Citation: Journal of Climate 32, 21; 10.1175/JCLI-D-18-0828.1

Fig. 7.
Fig. 7.

As in Fig. 5, but for shortwave flux components.

Citation: Journal of Climate 32, 21; 10.1175/JCLI-D-18-0828.1

d. Cloud radiative forcing, fractional cloudiness, temperature, and sun angle

CRF-SW and CRF-LW are functions of cloud fraction (Dong et al. 2006; Miller et al. 2015; Dong et al. 2010; Shupe and Intrieri 2004). However, sun angle (for CRF-SW) and temperature (for CRF-LW) are also important. If sun angle is low, CRF-SW must be small, no matter how large the fractional cloudiness may be. So, a seasonal and latitudinal variation in CRF-SW is expected. Longwave radiation is a function of the IR-radiant temperature of clouds and of the temperature of the ambient water vapor laden air. Hence CRF-LW is a function of temperature and thus has a seasonal and latitudinal variation as well. Below we find relationships between CRF, fractional cloudiness, temperature, and sun angle.

1) CRF-LW, fractional cloudiness, and temperature

Figure 8 shows that there is a relationship between the fractional cloudiness and CRF-LW. Although a straight line can in principle be drawn through the data (broken line), the physics of the relationship dictates that the line ought to go through the origin, so an additional power-law relationship (solid line) was drawn through the data. This provides a better fit.

Fig. 8.
Fig. 8.

Observed longwave cloud forcing as a function of fractional cloudiness. The dotted line is the straight-line fit through the data. The solid line represents the function CFLW = acb.

Citation: Journal of Climate 32, 21; 10.1175/JCLI-D-18-0828.1

If we consider the longwave component of Eqs. (1) and (2) then
CRFLW=(LWall-skyLWall-sky)(LWclear-skyLWclear-sky).
As shown in section 2, the all-sky and clear-sky longwave upward fluxes are considered the same, so they cancel in Eq. (7). Therefore the solid line represents the fit
CRFLW=(LWall-skyLWclear-sky)=acb,
with a = 68 W m−2 and b = 1.43. For fractional cloudiness c = 1, the all-sky downward flux is equal to the flux under a solid cloud deck. Hence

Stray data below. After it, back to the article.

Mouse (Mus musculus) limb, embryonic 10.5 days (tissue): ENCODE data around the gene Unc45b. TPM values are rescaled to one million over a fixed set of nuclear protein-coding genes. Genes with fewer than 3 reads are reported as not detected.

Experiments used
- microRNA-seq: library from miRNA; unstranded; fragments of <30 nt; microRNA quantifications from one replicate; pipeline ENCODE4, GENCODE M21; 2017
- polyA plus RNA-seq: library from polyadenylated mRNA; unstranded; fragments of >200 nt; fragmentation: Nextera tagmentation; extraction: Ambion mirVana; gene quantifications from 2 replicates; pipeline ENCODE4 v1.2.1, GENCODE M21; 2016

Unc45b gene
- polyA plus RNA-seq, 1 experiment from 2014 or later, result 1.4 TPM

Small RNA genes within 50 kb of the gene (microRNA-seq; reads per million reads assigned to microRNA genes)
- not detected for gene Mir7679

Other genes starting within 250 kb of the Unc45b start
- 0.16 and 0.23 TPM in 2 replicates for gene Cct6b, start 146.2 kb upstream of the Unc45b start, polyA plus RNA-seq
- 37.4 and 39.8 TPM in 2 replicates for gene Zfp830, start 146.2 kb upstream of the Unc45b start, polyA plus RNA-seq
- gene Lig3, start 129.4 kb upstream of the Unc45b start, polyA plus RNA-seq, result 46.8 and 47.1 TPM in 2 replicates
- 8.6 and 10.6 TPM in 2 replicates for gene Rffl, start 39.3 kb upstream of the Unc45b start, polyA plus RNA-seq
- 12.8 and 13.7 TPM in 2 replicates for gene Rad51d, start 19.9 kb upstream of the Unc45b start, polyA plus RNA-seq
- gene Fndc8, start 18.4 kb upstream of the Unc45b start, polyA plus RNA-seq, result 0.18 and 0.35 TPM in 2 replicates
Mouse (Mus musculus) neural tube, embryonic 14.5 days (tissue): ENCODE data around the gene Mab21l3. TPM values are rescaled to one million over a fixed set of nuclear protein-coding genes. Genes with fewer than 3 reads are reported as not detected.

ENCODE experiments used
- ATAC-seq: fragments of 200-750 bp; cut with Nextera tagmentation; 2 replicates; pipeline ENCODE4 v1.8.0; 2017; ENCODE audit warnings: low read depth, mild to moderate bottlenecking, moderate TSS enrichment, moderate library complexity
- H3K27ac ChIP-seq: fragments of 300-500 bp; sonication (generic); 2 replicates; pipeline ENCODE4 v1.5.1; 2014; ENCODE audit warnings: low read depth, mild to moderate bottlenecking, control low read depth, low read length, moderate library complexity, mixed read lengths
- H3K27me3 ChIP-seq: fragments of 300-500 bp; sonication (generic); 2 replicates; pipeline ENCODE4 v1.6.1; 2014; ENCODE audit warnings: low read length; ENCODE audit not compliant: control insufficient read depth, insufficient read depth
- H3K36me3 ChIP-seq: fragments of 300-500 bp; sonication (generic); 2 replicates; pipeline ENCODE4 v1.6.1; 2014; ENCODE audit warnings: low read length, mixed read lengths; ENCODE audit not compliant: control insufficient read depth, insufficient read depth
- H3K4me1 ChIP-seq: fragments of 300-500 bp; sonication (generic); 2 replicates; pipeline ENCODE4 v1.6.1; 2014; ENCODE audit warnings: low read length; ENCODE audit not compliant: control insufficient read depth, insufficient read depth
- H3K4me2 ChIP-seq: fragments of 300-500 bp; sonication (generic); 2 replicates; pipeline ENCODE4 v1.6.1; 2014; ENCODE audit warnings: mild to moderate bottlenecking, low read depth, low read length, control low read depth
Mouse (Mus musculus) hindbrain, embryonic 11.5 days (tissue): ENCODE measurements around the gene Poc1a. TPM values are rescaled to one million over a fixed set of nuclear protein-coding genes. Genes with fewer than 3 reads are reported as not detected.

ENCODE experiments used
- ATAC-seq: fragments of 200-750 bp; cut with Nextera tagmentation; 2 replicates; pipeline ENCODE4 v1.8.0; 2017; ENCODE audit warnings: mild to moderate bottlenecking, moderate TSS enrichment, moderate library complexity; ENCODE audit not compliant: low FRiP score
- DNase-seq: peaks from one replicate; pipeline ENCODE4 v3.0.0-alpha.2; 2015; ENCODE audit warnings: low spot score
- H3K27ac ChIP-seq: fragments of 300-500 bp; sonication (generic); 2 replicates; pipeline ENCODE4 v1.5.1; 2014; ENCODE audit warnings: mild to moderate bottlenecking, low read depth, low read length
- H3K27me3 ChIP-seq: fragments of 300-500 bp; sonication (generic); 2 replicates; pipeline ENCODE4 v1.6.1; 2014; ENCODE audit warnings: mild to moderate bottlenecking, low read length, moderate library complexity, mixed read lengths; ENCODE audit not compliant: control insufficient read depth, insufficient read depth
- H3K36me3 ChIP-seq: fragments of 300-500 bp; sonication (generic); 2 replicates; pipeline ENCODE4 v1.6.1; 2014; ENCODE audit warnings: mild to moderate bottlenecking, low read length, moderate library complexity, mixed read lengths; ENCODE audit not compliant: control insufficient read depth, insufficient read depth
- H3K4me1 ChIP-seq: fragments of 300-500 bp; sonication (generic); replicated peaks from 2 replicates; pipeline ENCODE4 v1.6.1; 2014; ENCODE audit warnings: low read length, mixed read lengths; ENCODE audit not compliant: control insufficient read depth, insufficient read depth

a=(LWcloud-baseLWclear-sky).
Thus, averaged over a year, there is a difference of 68 W m−2 between the clear-sky flux and the downwelling longwave flux underneath a solid cloud deck. It is presumed that the factor a is likely a function of temperature as both the cloud base and the clear-sky components in Eq. (9) are functions of temperature. The temperature dependence of the longwave fluxes is shown in Fig. 9 where fluxes represent monthly averages. There appears to be a gradual transition of the overcast/all-sky fluxes from winter (cold) to summer (warm) temperature. In winter, the cloud-base temperature is close to the surface temperature so that the flux from an overcast sky is almost that of the surface. With increasing temperature toward summer the cloud-base flux becomes closer to the clear-sky flux.
Fig. 9.
Fig. 9.

Various longwave fluxes as functions of surface temperature.

Citation: Journal of Climate 32, 21; 10.1175/JCLI-D-18-0828.1

The overcast and the clear-sky flux can be related to the surface temperature Tsurf by power-law dependences on temperature
LWovercast=a1Tsurfb1,
with a1 = 1.0396 × 10−6 and b1 = 3.4713. Similarly,
LWclear-sky=a2Tsurfb2,
with a2 = 1.2382 × 10−11 and b2 = 5.4472. (For the calculation use temperature in kelvins.) With high temperatures the downward flux under a cloudy sky resembles that of a clear sky because the sky temperature is a function not only of the land surface temperature but also of water vapor column, which is increasing with temperature. Inserting Eqs. (10) and (11) in Eq. (9) we obtain from Eq. (8)
CRFLW=cb(a1Tsurfb1a2Tsurfb2).